As I know is true for many home cooks, the holidays are a favorite time of year. I learned how to make homemade candy and other treats by watching my mom and scouring her cookbooks and handwritten recipe cards. It wasn’t until I was older that I attempted to make candy without supervision. Ha! But once I did, it was a really fun, relaxing (yes! relaxing!) thing for me to do. I’ve made divinity, my maternal grandmother’s favorite. I’ve made caramel. I’ve made fudge. And just about everything else. But I think my favorite will always be toffee. This Maple Pecan Butter Toffee recipe is based on one from Aran Goyoaga’s book, Small Plates and Sweet Treats. The original recipe calls for toasted hazelnuts. I’ve quadrupled the recipe and added in one of my very favorite sweeteners – grade B maple syrup. It has incredible flavor on its own and in this recipe it offers a hint of maple to go along with the pecans, which also have a nice hint of maple.
Making toffee isn’t exactly difficult, but it does require some attention. For example, you can’t walk away from the pan to answer the door or check your email, or you could end up with a pan full of burnt toffee. It will only happen once and you’ll never do it again…I may have some experience with this. Ha!
When making homemade candy, it is important to use the right equipment. You’ll need a heavy-duty pan and a candy thermometer. I have made toffee without a candy thermometer before, but these days I don’t like to chance ending up with chewy toffee. It’s more reliable to use the thermometer. You can find basic ones for around $10 and up for fancier digital ones. The heavy pan is important because it distributes the heat more evenly and you won’t end up with hot spots that burn the toffee. If you don’t have a heavy-duty pan, you can set it inside a skillet or use a slightly lower heat. I also like to use a silicone baking mat placed on a rimmed baking sheet to pour the toffee onto while it cools. (Note: these are Amazon affiliate links.)
Another important part of toffee making is the cooking process. The toffee should NOT be stirred for the entire cooking time. Just at the beginning while the sugar is dissolving. Too much stirring can cause the toffee the butter to separate from the sugar and cause a greasy mess. If the toffee looks like it needs to be stirred, for example if there are hot spots that are turning dark more quickly than the rest, gently pick the pan up off the stove and swirl it. Lower the heat, too, as needed. So many factors affect how quickly or slowly the toffee reaches the proper temperature – your stove (gas or electric), the pan, your ingredients, etc.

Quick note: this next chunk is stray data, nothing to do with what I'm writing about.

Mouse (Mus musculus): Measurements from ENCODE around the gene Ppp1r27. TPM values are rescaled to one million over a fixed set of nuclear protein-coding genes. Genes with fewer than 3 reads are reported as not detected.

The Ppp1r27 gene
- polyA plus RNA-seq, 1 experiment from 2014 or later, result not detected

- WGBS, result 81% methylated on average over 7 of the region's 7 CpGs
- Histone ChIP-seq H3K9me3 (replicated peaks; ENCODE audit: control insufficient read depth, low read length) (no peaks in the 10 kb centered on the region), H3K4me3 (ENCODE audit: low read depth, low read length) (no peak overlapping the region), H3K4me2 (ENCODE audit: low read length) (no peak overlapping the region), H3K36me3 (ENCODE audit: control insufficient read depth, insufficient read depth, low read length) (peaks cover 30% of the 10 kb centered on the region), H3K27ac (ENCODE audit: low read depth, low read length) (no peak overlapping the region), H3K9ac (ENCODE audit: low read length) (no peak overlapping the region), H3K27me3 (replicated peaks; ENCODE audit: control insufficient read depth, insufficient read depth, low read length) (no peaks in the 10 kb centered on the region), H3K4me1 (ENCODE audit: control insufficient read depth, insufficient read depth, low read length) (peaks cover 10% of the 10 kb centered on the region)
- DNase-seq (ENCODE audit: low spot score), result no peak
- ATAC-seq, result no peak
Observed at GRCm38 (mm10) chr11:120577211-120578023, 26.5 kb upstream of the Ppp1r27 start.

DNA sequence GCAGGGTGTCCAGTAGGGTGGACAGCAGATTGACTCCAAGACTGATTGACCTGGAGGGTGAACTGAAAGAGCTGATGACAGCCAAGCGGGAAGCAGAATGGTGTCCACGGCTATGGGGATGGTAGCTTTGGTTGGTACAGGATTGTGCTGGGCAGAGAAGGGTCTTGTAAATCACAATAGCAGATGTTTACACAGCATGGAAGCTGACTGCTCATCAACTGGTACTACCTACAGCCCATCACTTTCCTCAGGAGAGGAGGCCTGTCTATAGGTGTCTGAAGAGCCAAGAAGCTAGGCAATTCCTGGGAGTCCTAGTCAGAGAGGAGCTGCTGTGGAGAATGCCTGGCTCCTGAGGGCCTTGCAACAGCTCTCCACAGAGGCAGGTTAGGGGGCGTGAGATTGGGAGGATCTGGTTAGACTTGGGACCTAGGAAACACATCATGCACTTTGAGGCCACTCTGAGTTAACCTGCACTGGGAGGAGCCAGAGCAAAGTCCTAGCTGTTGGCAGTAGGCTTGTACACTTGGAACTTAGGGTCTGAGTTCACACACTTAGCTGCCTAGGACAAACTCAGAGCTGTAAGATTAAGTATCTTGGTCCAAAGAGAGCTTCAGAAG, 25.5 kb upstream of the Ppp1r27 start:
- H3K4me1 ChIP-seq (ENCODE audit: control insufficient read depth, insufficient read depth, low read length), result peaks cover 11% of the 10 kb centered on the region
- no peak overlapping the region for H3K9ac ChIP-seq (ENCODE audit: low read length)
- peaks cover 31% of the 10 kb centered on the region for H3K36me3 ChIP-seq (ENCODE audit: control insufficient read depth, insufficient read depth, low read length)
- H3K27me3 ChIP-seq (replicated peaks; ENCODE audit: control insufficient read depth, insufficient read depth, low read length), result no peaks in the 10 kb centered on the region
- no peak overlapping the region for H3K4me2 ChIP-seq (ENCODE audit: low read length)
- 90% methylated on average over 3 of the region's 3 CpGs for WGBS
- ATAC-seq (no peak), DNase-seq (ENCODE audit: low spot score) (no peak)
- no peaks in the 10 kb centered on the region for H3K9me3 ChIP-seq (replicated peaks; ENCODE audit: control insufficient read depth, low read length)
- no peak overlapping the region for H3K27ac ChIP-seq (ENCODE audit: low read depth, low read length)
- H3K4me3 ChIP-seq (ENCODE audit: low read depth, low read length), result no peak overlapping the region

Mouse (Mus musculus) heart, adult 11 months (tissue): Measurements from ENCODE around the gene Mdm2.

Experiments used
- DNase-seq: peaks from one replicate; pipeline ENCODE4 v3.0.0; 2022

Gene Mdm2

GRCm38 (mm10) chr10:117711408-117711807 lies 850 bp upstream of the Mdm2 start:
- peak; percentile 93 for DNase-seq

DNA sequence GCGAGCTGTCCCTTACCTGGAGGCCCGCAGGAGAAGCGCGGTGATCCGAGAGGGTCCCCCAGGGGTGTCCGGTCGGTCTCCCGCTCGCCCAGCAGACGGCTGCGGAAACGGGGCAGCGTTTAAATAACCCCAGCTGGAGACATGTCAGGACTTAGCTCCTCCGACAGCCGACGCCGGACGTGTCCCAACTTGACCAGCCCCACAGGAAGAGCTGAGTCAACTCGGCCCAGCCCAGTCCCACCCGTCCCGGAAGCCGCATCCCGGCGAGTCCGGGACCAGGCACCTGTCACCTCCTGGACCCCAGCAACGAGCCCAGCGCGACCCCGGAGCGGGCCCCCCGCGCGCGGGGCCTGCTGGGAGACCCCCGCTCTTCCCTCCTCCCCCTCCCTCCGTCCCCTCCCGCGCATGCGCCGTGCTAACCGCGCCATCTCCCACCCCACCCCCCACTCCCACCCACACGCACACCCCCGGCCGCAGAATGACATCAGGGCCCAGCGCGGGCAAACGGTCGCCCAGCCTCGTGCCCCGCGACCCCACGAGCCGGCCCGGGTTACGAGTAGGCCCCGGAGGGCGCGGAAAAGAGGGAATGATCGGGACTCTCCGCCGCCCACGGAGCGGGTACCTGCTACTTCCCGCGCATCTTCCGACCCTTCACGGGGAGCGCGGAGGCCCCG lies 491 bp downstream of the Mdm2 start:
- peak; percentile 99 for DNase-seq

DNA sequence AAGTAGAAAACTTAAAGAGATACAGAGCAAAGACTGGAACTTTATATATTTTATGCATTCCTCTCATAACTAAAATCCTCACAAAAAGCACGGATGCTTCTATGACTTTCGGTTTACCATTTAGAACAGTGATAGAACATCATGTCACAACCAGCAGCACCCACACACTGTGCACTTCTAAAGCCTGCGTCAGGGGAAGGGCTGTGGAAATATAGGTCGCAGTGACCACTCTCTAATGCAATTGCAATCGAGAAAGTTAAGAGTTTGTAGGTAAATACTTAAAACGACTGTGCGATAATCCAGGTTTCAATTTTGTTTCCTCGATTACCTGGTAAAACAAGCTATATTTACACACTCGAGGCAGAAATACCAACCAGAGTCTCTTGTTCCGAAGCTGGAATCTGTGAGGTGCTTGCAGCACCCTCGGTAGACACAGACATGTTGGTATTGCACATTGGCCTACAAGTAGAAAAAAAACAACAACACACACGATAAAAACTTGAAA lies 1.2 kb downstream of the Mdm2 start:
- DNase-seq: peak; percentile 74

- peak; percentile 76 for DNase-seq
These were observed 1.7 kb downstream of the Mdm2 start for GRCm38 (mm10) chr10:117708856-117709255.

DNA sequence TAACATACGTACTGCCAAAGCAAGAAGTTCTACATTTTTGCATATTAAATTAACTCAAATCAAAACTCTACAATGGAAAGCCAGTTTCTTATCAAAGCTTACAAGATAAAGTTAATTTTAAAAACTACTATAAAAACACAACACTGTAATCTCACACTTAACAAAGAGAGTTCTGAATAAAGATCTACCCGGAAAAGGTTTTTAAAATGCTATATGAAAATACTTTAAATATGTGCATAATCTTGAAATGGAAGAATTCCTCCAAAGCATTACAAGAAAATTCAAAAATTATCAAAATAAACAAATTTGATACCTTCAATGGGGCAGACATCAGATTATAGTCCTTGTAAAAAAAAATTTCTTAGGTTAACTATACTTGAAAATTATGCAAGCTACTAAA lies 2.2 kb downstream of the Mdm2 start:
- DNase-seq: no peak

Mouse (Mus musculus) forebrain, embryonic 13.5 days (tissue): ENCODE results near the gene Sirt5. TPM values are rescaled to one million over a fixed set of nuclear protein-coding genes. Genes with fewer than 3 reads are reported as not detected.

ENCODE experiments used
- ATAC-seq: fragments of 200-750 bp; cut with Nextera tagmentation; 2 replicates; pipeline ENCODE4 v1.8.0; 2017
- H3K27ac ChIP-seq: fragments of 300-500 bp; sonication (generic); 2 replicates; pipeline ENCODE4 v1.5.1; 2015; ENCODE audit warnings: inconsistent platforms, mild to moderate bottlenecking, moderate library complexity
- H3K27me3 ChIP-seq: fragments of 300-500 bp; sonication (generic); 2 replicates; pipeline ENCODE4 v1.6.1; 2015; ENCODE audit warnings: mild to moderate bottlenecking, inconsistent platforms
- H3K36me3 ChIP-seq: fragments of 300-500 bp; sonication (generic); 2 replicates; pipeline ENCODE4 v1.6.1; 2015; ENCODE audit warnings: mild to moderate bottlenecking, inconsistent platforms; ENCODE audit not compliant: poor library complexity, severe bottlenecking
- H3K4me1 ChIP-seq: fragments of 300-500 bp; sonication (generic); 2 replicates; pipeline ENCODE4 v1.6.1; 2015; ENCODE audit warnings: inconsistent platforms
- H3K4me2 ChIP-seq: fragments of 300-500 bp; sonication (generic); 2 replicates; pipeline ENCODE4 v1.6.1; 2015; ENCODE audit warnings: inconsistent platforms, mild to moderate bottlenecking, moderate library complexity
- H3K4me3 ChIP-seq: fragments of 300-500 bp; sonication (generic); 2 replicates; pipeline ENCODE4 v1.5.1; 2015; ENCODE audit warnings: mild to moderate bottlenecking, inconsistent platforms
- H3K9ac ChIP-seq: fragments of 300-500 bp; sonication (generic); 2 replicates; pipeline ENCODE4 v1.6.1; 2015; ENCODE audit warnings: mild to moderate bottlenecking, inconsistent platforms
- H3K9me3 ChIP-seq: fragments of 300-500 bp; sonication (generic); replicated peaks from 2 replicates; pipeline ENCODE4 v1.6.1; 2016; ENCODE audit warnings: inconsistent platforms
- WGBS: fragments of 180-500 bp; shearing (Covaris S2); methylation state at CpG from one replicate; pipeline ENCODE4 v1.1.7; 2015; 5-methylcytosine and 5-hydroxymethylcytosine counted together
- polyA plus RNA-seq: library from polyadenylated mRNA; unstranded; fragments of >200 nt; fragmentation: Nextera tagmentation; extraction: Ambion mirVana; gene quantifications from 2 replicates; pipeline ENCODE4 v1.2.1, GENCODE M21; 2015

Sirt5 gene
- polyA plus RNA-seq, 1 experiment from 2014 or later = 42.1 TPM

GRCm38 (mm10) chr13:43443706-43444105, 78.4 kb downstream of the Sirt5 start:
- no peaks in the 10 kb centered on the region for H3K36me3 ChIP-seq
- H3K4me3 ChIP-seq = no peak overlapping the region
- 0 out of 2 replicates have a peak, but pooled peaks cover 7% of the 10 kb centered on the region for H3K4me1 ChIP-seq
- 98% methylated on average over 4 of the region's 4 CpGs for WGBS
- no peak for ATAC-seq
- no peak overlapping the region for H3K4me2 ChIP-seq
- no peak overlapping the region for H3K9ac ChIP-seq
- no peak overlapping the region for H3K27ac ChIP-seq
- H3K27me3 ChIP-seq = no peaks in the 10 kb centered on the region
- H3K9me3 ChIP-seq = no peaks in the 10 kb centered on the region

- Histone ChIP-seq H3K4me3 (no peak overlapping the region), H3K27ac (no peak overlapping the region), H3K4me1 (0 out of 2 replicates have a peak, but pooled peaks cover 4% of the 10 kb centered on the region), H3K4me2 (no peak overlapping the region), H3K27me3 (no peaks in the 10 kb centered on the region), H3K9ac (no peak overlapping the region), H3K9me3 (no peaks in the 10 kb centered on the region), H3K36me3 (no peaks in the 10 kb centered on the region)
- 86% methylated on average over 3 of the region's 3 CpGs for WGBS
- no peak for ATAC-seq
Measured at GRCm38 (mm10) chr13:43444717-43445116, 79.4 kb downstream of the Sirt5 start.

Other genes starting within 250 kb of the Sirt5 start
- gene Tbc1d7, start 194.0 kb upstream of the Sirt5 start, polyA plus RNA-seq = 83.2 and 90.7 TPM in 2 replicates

Weather, climate, and elevation can affect candy making. Some days the butter toffee recipe may not take as long to cook, and others it may take significantly longer. If there is more moisture in the air, you’ll want to cook it a little longer. That’s why it’s important to stay close to the stove and keep an eye on things. If you live at a higher elevation, you’ll need to cook the toffee to a few degrees less. This chart is very handy for making altitude adjustments and includes other helpful candy making tips.
When it comes to nuts, I don’t toast the pecans here, but you certainly could. You can also substitute other nuts such as hazelnuts, almonds, walnuts, pistachios, etc. If you aren’t a maple fan, simply substitute 1/3 cup sugar for it.
We like to package up our homemade butter toffee in cute little jars to give away to friends and neighbors. I haven’t have anyone refuse one yet! :)
- 1 cup (2 sticks) butter
- 1 cup granulated sugar
- ⅓ cup grade B maple syrup
- ½ cup water
- 1 teaspoon pure vanilla extract
- ½ teaspoon sea salt*
- 1⅓ cups pecan halves
- Line a baking sheet with parchment paper or a silicone baking mat. Set aside.
- In a heavy-duty 4-quart saucepan, melt butter. Add the sugar, maple syrup, water, vanilla, and sea salt. While stirring constantly, bring the mixture just to a boil. Lower heat to medium. Brush down sides of pan with a brush dipped in hot water to prevent the sugar from crystallizing on the pan sides. Stop stirring and clip a candy thermometer to the pan. Cook for about 20 minutes, keeping a close eye on the temperature. If the toffee starts to darken in certain places and not others, gently swirl the pan. This will prevent hot spots and burning. Once the toffee has reached the hard crack stage (at sea level, 300°F), remove pan from heat. Quickly stir in the pecans and pour out onto the prepared baking sheet. Do not scrape the pan. Gently press the top of the toffee with a silicone spatula to spread it into a thin, even layer. Let cool completely for 2-3 hours, or preferably overnight before breaking into pieces.
- Once cooled, break into pieces and transfer to an airtight container or package up to give as gifts.
- Yield: about 4 cups of toffee pieces
FTC Disclosure: This post contains Amazon affiliate links.
This post originally appeared on Your Home Based Mom as part of the Bake, Craft, Sew Holiday series.